In addition, I’m not sure why you blame population growth given that most of the growth is occuring in areas where people use very little energy. Most of the growth in energy consumption is going to come from places like China, India, and the US, and all of these countries are or will become comparitively low population growth countries (Brazil also comes to mind). Furthermore, the growth in population of these countries has very little to do with their growth in energy consumption — at least for India and China, its mainly due to increased affluence.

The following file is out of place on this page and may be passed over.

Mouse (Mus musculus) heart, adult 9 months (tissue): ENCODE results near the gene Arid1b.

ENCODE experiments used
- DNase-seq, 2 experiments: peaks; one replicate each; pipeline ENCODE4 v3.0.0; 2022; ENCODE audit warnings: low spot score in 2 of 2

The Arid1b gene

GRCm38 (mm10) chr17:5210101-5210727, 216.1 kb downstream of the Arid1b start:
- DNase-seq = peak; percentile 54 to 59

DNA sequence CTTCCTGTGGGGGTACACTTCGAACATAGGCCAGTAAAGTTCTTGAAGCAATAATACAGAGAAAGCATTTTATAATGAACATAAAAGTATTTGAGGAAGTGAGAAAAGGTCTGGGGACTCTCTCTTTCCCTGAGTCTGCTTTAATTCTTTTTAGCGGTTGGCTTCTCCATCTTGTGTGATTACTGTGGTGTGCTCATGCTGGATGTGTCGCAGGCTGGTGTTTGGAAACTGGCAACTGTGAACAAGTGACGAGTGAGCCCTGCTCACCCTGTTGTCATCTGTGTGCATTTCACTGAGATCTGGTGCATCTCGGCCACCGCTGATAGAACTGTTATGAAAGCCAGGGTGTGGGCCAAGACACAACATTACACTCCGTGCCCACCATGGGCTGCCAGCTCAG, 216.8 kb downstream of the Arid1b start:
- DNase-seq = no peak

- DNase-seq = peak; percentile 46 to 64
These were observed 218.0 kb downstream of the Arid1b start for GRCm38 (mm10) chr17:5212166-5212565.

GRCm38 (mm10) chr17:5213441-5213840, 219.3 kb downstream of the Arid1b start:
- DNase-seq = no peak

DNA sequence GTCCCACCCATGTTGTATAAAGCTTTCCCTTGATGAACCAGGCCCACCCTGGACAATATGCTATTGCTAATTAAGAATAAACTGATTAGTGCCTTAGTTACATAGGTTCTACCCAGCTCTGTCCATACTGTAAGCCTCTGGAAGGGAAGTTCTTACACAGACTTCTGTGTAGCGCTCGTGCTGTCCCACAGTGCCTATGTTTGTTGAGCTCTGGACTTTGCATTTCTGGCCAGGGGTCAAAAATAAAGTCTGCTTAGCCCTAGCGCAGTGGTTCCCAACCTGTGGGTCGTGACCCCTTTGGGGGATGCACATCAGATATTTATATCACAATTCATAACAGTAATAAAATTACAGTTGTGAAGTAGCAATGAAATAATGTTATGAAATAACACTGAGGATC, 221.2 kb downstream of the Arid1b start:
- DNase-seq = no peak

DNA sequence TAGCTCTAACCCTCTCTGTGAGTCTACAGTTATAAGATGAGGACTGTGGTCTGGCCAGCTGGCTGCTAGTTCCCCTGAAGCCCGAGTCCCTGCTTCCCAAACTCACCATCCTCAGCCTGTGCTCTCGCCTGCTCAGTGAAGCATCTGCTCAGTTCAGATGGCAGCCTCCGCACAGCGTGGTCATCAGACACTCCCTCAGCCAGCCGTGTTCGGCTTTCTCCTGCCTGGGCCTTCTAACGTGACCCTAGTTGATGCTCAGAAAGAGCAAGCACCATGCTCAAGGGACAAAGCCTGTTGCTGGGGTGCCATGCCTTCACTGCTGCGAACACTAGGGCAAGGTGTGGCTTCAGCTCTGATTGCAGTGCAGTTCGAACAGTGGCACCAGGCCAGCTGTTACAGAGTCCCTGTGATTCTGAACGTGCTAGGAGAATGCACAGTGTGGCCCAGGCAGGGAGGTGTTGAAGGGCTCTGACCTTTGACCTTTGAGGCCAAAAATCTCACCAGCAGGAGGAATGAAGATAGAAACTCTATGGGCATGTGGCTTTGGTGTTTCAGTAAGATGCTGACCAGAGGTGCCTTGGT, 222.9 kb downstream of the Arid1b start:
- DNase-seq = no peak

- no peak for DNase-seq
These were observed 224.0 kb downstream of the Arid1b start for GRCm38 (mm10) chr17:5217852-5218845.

11. I drove to yet another meeting today, in a car that was emitting greenhouse gases, and while doing so reflected on just how difficult our current patterns of work make it to be environmentally more responsible. Without a job that involved having to meet people in different places in short order, I could either cycle or take public transport for almost all the necessities of life; but unfortunately that’s not the case. I suspect I’m not alone – and that if we want seriously to address global warming, among various other measures we also need to consider how to adjust how work is arranged across the economy. It’d have to be across the board – otherwise, the argument is presumably that those people who care about global warming ought to give up their present jobs or inconveniently rearrange them, while those who can’t care less carry on regardless (which doesn’t seem either fair or likely to induce much behavioural change). Of course, pricing emissions to include externalities would force such an adjustment; but its interesting to speculate on what these adjustments will have to be: more flexible working hours, places of work distributed geographically rather than concentrated in CBDs, fewer meetings (right…believe that when I see it; been promised for decades but never seems to happen!). any other thoughts?